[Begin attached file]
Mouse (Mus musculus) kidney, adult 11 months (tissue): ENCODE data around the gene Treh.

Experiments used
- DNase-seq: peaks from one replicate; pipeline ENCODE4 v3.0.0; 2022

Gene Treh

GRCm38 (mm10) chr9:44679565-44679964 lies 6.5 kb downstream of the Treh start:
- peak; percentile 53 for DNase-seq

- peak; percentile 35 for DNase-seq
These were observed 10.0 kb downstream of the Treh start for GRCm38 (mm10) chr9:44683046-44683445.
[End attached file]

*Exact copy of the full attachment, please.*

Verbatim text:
Mouse (Mus musculus) kidney, adult 11 months (tissue): ENCODE data around the gene Treh.

Experiments used
- DNase-seq: peaks from one replicate; pipeline ENCODE4 v3.0.0; 2022

Gene Treh

GRCm38 (mm10) chr9:44679565-44679964 lies 6.5 kb downstream of the Treh start:
- peak; percentile 53 for DNase-seq

- peak; percentile 35 for DNase-seq
These were observed 10.0 kb downstream of the Treh start for GRCm38 (mm10) chr9:44683046-44683445.